WAS improved from 66.7% to 83.4%, which pleased the classroom teacher and me. Informally, we had both noticed a more positive attitude from many of the students when they were writing. The results also demonstrated that 64% of students were very happy when revising their work and 53% of students were very happy or happy when another student revised their work. Even though this is still not as high of a percentage as I would like, it demonstrates substantial progress in positive attitudes towards writing (up from 7%), especially across one unit. Five students in particular originally reported great dislike of revising or peer reviewing, and at the post survey they reported being very happy. However, two students were still very upset when revising and peer reviewing work. With continued support and exposure to revision and reviewing techniques, I hope students’ attitudes will improve even more. Discussion My initial research on engaging students in writing found that when students share their writing, they are more engaged in their writing (Troia, Lin, Cohen, & Monroe, 2011). This engagement was reflected in what I observed with these students. Students enjoyed sharing their digital stories and listening to other students’ stories as well. When students shared their work during peer reviewing, they were excited to get their “Two Stars and a Wish” sheet back to see the compliments the other student gave them and use the wish to help them improve for their publication. This process helped students have positive experiences with writing, editing, and revising. Giving students a digital way of publishing their work and an opportunity to share it gave purpose to students’ revision and editing. When I started this research I was focused primarily on learning how to engage students in writing. However, once I administered the surveys I was surprised when results demonstrated a high percentage of negative attitudes towards revising and editing. My research focus slightly changed since I hoped I would be able to change students’ attitudes towards revising their own and peer reviewing other students’ work. Students’ attitudes did improve; however, it is difficult for me to pinpoint exactly why they improved. Instead, I believe it is a combination of factors including building community, providing support, and engaging students in a variety of ways including technology. Students’ eyes still light up and excitement fills the room when I enter with the bag of iPads for students to use. Student’s attitudes are an important element in the learning process. Surveys are a great tool that is underutilized in the primary grades. Surveys are often too complex and require higher level reading skills that primary students do not possess yet. However, by simplifying the response choices as the WAS does using cartoon images, surveys become more accessible to students while still uncovering details and inner thoughts of students. By using fewer words and more images, more students are able to access and respond to the survey. I will implement more surveys, especially interest and attitude surveys in my future teaching. I noticed if I ask a question out loud, students often respond the same as those around them. With an individual survey I have received honest results that are unaffected by peer opinions. This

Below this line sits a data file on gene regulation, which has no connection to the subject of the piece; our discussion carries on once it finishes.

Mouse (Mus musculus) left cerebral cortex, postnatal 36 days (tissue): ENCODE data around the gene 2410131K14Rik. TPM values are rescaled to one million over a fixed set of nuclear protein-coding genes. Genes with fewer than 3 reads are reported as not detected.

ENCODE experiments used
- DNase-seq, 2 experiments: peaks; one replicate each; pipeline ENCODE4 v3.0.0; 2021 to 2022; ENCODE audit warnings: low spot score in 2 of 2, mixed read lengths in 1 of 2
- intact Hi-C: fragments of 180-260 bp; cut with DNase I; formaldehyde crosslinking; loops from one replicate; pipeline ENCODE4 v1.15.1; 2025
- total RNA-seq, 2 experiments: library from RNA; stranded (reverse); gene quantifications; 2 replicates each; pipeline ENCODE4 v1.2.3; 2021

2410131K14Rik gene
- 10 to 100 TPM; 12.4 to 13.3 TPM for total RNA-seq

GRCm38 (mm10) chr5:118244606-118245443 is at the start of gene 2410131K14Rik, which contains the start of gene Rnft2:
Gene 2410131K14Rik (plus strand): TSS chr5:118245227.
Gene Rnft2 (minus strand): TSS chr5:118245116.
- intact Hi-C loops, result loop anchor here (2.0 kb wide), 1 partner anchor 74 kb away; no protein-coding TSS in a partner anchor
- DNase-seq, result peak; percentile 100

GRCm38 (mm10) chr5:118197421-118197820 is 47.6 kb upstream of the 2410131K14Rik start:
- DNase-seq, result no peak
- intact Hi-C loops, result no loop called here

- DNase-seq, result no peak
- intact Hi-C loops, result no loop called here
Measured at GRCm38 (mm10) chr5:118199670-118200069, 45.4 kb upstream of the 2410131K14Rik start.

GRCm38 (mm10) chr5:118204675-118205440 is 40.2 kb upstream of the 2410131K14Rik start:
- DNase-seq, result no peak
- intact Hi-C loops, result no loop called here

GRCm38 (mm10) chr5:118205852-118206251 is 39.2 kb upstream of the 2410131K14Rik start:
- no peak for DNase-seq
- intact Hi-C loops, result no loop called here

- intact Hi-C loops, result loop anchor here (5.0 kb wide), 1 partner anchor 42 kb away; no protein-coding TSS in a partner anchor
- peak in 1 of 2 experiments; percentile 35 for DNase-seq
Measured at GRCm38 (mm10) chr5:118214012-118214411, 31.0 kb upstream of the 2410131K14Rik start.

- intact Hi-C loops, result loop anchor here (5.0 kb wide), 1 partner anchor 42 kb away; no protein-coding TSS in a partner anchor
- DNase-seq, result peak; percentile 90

Reading Matters Research Matters

Reading Matters | Volume 16 • Winter 2016 | scira.org | 09 |